Publications & Reports

Sexual-risk behaviour, self-perceived risk and knowledge of sexually transmissible infections among young Australians attending a music festival.

Lim MS, Hellard ME, Aitken CK, Hocking JS
Centre for Epidemiology and Population Health Research, Macfarlane Burnet Institute for Medical Research and Public Health, 85 Commercial Rd, Melbourne, Victoria 3004, Australia. lim@burnet.edu.au

Abstract

BACKGROUND: Prevalences of sexually transmissible infections (STI), unsafe sex and abortions are increasing in Australia and people aged 16 to 29 are particularly at risk. We conducted a survey of behaviour, knowledge and perceptions of STI risk among young people attending a longstanding annual music festival called the Big Day Out. METHODS: A structured questionnaire was administered to a cross-sectional sample of people aged 16 to 29 years attending a music festival (Big Day Out). RESULTS: Completed questionnaires were collected from 939 participants (507 females, 432 males) whose median age was 20 years. Of the participants, 751 (80%) had ever had vaginal or anal sex. In the previous year, 48% had multiple partners and in the past 3 months 66% had a new partner. Of these, 224 (39%; 30% of those who had ever had sex) did not use condoms all or most of the time and were classified as being at risk of STI; however, only 24% of those so classified perceived that they were at risk of an STI. In total, 43% of all sexually experienced participants had not used a condom because they reported being drunk or high at the time. STI knowledge was poor overall and male participants, those living in non-metropolitan regions, those under the age of 20 and those with less schooling scored relatively poorly. CONCLUSIONS: Our data suggest that young men and women who attend the Big Day Out are sexually active young adults with limited knowledge of STI and blood-borne viruses who regularly engage in behaviours that put them at risk of infection.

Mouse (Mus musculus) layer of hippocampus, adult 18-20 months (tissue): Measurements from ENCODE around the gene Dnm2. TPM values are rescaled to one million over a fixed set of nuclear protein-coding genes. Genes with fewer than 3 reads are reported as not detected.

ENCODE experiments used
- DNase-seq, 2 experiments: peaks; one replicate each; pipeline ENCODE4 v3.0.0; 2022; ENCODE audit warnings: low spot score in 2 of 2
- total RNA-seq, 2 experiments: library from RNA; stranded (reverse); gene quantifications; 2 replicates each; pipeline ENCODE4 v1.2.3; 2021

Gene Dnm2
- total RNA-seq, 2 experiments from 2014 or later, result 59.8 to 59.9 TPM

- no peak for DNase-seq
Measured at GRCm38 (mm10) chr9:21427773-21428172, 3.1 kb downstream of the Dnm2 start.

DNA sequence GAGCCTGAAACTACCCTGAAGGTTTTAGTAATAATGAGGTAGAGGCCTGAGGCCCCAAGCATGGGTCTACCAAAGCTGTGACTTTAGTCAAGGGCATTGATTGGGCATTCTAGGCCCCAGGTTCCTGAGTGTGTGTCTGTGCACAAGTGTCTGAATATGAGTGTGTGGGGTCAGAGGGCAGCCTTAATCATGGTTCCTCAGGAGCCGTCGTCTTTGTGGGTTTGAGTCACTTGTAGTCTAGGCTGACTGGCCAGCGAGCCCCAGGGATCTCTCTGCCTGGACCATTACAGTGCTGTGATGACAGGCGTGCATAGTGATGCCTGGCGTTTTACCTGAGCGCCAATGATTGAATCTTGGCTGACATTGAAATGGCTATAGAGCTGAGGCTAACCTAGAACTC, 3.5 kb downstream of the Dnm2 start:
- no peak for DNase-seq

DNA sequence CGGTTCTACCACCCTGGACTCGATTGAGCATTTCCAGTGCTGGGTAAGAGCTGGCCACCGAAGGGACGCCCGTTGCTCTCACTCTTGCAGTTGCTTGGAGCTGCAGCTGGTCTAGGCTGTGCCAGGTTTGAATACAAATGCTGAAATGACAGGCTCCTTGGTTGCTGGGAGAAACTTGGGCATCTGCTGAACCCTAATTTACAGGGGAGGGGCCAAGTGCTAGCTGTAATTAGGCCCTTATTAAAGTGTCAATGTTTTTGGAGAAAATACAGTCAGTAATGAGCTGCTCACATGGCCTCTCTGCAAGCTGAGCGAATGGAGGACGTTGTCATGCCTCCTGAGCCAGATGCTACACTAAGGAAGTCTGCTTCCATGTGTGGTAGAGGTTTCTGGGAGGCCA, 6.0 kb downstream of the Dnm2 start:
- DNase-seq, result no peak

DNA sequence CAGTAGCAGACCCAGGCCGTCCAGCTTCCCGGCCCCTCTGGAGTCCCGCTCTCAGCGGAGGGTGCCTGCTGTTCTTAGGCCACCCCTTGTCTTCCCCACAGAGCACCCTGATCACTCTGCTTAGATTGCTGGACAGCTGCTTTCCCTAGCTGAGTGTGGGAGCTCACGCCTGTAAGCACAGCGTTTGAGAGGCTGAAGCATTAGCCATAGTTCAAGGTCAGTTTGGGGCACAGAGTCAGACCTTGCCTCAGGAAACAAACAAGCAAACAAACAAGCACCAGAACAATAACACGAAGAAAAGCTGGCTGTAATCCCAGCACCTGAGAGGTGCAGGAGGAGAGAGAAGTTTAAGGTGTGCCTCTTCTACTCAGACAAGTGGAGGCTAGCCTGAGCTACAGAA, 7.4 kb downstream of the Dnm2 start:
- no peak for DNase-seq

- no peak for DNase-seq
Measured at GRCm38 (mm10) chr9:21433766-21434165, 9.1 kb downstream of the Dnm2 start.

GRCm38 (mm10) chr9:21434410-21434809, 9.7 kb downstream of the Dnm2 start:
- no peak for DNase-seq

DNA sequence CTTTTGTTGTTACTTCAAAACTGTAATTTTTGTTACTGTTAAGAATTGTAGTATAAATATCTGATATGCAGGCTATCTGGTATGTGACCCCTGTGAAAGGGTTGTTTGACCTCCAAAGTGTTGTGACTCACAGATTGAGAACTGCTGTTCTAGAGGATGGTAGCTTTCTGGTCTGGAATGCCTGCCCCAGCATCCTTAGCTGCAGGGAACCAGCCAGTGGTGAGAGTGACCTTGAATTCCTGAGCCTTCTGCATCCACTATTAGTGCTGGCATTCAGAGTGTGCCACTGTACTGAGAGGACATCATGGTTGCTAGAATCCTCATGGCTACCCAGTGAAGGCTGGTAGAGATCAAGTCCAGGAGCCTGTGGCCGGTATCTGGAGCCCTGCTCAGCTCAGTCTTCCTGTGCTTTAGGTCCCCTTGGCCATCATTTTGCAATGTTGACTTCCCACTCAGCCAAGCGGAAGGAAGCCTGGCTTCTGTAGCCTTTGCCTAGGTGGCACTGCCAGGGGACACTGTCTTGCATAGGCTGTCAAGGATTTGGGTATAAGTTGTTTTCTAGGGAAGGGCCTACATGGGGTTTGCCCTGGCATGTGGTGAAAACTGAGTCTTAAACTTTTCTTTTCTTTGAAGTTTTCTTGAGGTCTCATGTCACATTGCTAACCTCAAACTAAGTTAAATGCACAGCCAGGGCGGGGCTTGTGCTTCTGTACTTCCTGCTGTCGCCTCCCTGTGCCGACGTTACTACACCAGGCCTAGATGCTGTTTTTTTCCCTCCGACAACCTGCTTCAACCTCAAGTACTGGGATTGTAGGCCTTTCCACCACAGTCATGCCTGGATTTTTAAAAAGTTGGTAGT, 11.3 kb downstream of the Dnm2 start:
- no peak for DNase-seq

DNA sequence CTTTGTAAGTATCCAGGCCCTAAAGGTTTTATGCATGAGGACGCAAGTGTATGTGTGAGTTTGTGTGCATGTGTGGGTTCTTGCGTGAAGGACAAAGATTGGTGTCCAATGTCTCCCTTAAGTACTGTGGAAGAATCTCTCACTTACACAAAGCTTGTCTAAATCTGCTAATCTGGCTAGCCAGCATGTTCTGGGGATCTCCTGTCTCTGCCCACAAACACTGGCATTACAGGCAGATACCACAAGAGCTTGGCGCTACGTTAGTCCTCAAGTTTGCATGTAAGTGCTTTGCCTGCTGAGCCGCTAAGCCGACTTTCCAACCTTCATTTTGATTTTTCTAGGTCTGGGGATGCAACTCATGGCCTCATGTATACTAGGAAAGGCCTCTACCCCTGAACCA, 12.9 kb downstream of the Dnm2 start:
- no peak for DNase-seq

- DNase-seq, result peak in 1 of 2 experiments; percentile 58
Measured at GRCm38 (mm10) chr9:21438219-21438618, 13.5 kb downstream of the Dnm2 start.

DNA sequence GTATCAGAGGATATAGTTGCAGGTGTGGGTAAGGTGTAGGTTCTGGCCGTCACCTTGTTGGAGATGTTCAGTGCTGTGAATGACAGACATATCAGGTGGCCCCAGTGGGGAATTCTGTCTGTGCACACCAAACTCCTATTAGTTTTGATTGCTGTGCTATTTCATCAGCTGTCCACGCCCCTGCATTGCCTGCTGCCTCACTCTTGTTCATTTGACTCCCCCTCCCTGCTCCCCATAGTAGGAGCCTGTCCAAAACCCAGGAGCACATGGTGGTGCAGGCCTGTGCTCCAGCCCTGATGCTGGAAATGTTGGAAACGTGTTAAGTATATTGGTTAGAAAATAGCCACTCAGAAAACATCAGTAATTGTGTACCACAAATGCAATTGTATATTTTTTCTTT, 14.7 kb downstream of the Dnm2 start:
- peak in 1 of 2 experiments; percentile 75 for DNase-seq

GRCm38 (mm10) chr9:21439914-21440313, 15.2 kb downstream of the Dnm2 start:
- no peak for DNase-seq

Publication

  • Journal: Sexual Health
  • Published: 01/03/2007
  • Volume: 4
  • Issue: 1
  • Pagination: 51-56

Authors